El Nino plays havoc with automobile sales and service
by Jeff Colbourne
NNSL (Apr 01/98) - Fewer people have kicked the tires or glanced through a frosty window of a brand new vehicle in past months.
El Nino's mild winter and a downturn in the local economy are to blame say some local car dealerships.
Doug Taylor, sales representative with White Bear Chrysler said November and December sales were slow.
"I attribute part of that to the mild winter," said Taylor. "Older cars aren't breaking down and then when it's mild people will walk. That had a lot to do with it."
Western dealerships experienced the same decline in sales. They didn't have winter so sales of 4 x 4 sport utes, 4 x 4 trucks were down, he added.
January was reasonable for White Bear he said and in February, things began to pick up.
Taylor hopes this trend will continue throughout the spring and summer, their busy season.
Barry Walsh, co-owner of Autotech and Toyota distributor said last year sales were not bad.
"Being the smallest one (dealer) in town we finished with 52 new and 25 used," said Walsh.
But, January and February were slow months for sales because of El Nino.
"It is a little tense right about now. This spring now reminds me of the spring of 1993. Tentatively it should bounce back May or June," said Walsh.
That's generally what the automotive market in western Canada is like now, he added. Everyone has lots of inventory because sales didn't continue as they did right up to Dec. 1997.
Autotech's service department is also seeing fewer automobiles seeking repairs, said Walsh.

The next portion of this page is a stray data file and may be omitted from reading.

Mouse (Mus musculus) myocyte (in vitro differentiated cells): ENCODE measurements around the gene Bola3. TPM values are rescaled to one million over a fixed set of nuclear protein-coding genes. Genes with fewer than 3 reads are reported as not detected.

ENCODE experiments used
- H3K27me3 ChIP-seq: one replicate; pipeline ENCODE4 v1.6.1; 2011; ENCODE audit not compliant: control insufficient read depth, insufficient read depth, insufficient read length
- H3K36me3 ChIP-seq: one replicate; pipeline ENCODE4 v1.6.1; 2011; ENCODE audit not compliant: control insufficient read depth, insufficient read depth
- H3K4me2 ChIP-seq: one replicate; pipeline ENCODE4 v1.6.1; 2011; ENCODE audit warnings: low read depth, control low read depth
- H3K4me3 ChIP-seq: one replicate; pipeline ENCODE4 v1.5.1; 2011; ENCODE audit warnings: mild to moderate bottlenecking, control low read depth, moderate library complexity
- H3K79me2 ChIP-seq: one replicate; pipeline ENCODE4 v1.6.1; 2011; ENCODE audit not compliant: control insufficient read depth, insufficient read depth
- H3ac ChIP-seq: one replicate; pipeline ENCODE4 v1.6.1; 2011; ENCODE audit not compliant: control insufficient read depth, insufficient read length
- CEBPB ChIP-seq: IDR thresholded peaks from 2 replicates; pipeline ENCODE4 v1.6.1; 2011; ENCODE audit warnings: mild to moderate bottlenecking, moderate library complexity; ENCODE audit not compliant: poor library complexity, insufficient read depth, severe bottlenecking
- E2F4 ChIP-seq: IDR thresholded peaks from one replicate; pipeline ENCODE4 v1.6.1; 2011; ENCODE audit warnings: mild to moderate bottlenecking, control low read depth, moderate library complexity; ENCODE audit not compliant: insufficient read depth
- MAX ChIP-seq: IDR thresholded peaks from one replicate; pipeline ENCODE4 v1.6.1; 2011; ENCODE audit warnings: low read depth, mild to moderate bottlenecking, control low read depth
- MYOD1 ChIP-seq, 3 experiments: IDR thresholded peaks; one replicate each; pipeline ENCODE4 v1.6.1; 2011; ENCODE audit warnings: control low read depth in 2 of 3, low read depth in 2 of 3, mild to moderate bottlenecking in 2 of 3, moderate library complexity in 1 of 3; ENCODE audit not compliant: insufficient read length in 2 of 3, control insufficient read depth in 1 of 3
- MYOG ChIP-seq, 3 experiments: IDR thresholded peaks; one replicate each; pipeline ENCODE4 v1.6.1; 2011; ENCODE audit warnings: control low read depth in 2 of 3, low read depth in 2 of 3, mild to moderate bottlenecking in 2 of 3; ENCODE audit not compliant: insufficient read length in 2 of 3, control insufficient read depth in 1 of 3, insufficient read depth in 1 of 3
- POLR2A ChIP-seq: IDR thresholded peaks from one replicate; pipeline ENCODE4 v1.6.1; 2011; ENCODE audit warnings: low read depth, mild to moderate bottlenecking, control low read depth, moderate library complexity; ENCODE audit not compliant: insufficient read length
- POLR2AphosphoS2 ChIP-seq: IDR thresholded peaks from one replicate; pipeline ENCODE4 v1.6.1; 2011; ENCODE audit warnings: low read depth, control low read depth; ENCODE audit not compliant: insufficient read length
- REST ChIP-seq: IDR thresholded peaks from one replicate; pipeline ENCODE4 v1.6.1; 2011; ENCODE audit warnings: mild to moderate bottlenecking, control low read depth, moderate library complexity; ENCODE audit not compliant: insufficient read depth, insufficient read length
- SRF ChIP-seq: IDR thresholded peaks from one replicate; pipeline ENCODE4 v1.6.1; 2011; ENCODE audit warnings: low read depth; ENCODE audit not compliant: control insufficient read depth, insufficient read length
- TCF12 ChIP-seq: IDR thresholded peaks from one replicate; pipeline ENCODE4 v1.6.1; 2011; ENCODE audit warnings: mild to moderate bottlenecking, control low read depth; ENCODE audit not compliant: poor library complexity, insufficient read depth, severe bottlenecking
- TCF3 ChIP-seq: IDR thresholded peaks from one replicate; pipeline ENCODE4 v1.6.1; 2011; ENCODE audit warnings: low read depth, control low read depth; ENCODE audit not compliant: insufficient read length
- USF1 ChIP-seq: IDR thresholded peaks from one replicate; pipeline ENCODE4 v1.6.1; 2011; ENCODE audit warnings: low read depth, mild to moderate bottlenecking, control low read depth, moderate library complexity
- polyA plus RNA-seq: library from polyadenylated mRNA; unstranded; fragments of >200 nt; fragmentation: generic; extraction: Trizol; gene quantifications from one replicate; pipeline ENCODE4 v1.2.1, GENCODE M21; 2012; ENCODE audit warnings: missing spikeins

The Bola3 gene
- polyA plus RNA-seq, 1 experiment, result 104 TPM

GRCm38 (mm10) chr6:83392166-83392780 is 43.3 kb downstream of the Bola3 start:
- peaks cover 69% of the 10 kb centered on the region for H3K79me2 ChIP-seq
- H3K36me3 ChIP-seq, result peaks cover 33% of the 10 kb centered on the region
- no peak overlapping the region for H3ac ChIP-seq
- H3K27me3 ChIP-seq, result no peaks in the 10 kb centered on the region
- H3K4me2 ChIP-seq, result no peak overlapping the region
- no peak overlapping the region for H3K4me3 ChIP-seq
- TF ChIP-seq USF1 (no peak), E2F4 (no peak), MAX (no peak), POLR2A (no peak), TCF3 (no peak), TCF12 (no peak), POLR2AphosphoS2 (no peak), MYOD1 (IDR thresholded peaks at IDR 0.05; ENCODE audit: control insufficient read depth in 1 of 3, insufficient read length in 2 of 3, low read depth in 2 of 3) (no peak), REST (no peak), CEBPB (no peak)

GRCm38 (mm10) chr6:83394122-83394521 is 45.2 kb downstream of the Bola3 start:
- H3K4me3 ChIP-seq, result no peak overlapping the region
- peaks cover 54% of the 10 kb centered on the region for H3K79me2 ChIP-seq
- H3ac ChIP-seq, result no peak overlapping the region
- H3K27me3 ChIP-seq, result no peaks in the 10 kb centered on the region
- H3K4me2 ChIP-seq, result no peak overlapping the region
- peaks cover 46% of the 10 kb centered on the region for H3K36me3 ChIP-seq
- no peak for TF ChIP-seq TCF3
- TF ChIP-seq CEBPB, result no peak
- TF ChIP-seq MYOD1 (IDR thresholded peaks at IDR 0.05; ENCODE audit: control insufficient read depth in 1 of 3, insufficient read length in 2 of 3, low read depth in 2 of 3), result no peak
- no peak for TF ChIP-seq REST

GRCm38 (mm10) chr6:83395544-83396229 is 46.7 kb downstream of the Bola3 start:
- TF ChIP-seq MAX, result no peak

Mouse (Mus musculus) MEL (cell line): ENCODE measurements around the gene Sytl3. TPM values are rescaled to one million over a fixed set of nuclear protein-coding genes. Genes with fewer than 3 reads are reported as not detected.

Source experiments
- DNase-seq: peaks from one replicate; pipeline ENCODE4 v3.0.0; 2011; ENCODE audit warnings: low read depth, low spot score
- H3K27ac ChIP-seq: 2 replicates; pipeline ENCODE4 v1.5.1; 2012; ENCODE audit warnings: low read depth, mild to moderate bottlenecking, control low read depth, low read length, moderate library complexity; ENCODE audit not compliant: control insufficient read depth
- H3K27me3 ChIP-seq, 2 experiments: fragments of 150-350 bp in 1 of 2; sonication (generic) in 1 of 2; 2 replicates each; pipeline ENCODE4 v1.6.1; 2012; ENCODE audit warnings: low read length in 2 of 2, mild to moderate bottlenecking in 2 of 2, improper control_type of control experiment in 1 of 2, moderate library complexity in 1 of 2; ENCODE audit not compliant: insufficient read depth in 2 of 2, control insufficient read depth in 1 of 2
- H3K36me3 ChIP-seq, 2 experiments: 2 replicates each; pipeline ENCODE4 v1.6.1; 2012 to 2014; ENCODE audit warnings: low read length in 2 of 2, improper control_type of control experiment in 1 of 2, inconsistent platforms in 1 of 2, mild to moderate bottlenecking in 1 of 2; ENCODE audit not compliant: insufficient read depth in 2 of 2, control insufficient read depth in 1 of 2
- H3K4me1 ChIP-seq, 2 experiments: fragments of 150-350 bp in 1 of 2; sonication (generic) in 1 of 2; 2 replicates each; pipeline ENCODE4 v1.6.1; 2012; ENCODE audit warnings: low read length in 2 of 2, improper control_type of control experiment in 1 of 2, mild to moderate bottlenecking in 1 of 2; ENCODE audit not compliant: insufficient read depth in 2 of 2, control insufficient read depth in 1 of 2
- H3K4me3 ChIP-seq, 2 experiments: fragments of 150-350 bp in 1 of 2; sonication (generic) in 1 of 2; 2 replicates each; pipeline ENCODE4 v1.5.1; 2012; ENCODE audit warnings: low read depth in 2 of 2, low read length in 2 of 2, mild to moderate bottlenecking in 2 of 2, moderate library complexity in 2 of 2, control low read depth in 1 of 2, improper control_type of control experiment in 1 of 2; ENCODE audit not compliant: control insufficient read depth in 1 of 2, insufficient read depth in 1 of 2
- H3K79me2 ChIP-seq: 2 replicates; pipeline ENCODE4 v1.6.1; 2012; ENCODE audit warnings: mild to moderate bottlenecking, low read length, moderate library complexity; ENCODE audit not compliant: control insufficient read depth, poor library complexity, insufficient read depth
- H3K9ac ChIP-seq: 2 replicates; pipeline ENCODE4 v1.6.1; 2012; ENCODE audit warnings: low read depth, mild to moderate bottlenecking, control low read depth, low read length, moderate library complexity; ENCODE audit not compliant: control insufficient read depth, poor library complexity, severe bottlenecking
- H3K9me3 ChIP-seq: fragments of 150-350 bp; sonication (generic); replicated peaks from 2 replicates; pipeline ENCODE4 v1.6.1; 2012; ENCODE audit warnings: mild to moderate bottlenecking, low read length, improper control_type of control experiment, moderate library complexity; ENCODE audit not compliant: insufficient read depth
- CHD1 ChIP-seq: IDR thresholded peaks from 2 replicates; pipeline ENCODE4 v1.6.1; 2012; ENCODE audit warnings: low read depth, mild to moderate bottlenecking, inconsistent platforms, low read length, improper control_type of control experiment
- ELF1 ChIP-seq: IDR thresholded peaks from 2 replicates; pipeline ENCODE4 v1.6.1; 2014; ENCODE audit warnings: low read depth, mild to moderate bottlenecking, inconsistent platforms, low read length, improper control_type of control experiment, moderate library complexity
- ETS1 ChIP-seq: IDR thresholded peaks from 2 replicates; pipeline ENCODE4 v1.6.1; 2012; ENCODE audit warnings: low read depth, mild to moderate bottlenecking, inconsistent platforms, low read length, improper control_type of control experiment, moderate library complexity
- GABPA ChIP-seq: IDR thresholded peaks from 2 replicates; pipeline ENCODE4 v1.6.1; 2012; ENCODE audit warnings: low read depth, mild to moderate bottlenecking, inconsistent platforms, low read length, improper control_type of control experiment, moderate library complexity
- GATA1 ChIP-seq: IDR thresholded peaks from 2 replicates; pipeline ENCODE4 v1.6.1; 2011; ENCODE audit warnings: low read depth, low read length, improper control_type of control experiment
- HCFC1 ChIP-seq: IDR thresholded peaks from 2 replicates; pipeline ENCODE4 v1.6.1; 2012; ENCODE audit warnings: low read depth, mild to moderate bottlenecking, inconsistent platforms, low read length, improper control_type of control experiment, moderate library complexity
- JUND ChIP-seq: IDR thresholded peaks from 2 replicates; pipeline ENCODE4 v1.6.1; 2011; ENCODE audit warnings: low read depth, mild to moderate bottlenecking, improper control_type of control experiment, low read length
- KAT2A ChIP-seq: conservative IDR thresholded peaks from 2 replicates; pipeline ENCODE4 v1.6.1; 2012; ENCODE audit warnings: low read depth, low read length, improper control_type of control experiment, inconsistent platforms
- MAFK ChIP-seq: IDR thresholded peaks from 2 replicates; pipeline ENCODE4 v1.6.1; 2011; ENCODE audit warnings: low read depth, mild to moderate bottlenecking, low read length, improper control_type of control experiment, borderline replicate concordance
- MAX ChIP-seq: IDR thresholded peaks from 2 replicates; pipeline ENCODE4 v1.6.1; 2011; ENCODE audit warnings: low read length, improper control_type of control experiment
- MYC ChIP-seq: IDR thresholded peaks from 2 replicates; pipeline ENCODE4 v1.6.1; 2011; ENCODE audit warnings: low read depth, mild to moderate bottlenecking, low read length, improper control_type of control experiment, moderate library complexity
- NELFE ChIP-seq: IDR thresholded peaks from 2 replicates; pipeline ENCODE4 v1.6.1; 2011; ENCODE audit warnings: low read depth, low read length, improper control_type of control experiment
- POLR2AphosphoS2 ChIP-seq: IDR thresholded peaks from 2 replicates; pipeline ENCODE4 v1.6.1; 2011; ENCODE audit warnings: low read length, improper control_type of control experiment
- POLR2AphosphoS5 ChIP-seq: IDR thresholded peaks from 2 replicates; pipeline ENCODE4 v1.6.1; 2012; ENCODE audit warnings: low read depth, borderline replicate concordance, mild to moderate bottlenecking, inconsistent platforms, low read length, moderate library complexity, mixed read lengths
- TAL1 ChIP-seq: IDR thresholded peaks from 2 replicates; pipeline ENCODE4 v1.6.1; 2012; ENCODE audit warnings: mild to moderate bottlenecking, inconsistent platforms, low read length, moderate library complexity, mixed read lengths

"If we don't have a cold winter us dealers in the service area suffer. We do need the cold to survive, 100 per cent. This is the warmest winter I've seen in nine years and it has a direct relation to the service department."
Walsh said Yellowknife's "iffy" economy is also playing a part in decreased automobile sales.
"If one could survive in Yellowknife to the year 2000 things will get better. After the separation," he said, adding that decreased production at both of Yellowknife's mines has also kept a good portion of the public from spending.
For Kingland Ford, the market has been soft, but this only means the sales person has to work a little bit harder, said Murray MacDonald, sales manager for Kingland.
"You got to go out there and make sure that you're getting a lion's share of the units. But, that all comes down to product knowledge and having a sales staff that knows what they're selling and knows the public in the community," he said.
For Yellowknife Motors, GM and Chevrolet products the end of 1997 was good for business and so was January, better than it was the previous year. In February though, things dropped off a bit but in March it picked up again.
"The mild winter as far as car sales certainly did affect it, definitely. When it's 40 below, vehicles don't run. When it's 15 below, anything will run. It has an affect on the sales as well as the service," said Don Clunie, sales representative.
"It was great for the public, but really not good for business."